By Countryside New Farmer Academy interns Dylan and Trish

Ladybugs, our new favorite beneficial insect, have found themselves a home at Old Trail Farm at a time when they are needed most. 

The 2021 season is in full swing – farms and gardens throughout Cuyahoga Valley National Park are bursting forth with new life, but in all the commotion of a record season at Old Trail Farm a few unexpected guests, aphids, have discovered a tasty treat in the leaves of a crop of hot peppers firmly rooted in experimental, “Greenhouse 2”. The New Farmer Academy interns promptly noticed these little invaders wrecking some serious havoc on the young pepper transplants, and have been fairly successful keeping them under control since then. Aphids, however, are relentless – so as the heat rises giving access to extra energy, and colonies of ‘farmer’ ants develop a symbiotic relationship, the aphids bounce back stronger leading to a population explosion in the past week. 

As we scramble to find a solution that is both effective against the aphids and conducive to natural processes, something incredible has taken place virtually overnight – cue the ladybugs. These lean, mean, polka-dotted aphid killing machines have awakened to the small bounty waiting amidst the carnage of our pepper plants; and they are instinctively munching away at the aphid attackers. Each adult ladybug (Hippodamia Convergens) consumes 50-60 aphids a day, estimated up to 5,000 in a lifetime, which can span up to a year. Needless to say, short work of our aphid problem.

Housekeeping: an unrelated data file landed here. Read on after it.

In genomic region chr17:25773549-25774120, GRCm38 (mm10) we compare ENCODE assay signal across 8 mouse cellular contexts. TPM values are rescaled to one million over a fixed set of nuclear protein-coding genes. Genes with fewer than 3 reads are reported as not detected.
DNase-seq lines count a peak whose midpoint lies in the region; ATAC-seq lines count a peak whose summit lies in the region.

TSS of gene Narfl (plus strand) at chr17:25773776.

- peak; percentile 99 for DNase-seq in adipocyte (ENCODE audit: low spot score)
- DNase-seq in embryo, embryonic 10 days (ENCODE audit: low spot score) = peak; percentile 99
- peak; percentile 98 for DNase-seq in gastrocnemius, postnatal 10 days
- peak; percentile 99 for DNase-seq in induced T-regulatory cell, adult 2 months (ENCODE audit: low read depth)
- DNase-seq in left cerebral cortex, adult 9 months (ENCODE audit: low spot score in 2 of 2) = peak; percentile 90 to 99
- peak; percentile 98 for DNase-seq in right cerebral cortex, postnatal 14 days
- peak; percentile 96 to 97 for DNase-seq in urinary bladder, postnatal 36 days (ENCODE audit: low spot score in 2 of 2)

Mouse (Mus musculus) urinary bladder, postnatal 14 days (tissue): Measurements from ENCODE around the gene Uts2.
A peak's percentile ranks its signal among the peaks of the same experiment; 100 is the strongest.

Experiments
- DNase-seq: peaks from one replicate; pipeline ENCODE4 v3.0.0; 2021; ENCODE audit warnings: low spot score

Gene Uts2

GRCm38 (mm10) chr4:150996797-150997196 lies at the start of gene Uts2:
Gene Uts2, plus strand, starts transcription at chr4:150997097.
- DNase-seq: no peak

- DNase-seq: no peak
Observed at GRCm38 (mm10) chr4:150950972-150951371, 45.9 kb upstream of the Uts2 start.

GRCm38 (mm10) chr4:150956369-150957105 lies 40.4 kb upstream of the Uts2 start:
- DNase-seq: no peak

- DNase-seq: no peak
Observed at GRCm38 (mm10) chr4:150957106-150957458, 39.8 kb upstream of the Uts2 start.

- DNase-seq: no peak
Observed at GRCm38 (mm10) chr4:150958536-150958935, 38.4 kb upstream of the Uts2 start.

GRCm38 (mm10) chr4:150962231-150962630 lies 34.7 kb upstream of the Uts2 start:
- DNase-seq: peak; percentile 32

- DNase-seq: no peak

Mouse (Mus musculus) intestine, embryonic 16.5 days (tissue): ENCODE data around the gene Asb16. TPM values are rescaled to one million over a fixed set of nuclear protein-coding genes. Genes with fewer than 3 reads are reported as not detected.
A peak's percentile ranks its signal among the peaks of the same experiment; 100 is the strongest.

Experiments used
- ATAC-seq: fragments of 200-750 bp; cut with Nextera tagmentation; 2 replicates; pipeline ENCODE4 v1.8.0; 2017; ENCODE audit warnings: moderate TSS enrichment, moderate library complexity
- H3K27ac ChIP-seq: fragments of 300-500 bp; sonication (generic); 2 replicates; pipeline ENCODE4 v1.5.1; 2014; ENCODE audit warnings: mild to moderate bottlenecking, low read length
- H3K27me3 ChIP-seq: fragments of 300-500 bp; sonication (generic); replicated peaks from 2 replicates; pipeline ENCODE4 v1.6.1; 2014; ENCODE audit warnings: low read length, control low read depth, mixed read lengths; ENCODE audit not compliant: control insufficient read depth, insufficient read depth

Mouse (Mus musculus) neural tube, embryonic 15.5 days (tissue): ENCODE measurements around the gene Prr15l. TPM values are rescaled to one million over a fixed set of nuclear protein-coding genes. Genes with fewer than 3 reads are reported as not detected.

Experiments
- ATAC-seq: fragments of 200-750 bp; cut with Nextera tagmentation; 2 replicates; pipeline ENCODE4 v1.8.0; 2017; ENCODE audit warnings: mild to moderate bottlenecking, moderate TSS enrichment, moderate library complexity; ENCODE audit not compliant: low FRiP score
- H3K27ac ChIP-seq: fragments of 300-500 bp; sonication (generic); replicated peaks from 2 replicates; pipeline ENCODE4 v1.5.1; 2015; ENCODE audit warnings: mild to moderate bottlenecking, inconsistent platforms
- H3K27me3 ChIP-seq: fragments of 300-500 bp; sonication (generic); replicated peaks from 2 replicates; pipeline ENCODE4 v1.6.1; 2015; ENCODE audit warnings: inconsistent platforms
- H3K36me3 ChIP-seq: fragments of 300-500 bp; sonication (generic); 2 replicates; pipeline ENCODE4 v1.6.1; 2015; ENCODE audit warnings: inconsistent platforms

Now in our circumstance, mother nature caught sight of an opportunity and provided a solution for us. Other farmers and market gardeners may not be so fortunate. Luckily, with the advent of the internet and it’s subsequent marriage with human ingenuity – a growing body is learning about and incorporating ladybugs, and other beneficial insects into their sustainable crop-production operations. There are around 4,700 known species of aphids, and a comparable number of beneficial insect solutions. So next time you notice a problem and reach for your organic insecticide, take a pause and look for some ladybugs.

Sources:

https://www.saferbrand.com/advice/insect-library/beneficial-bugs/all-about-lady-bugs
https://www.ncbi.nlm.nih.gov/pmc/articles/PMC5492052/#B11-insects-08-00038
https://gillianjudson.edublogs.org/files/2016/01/Ants-Aphids-Ladybugs-13rg8os.pdf

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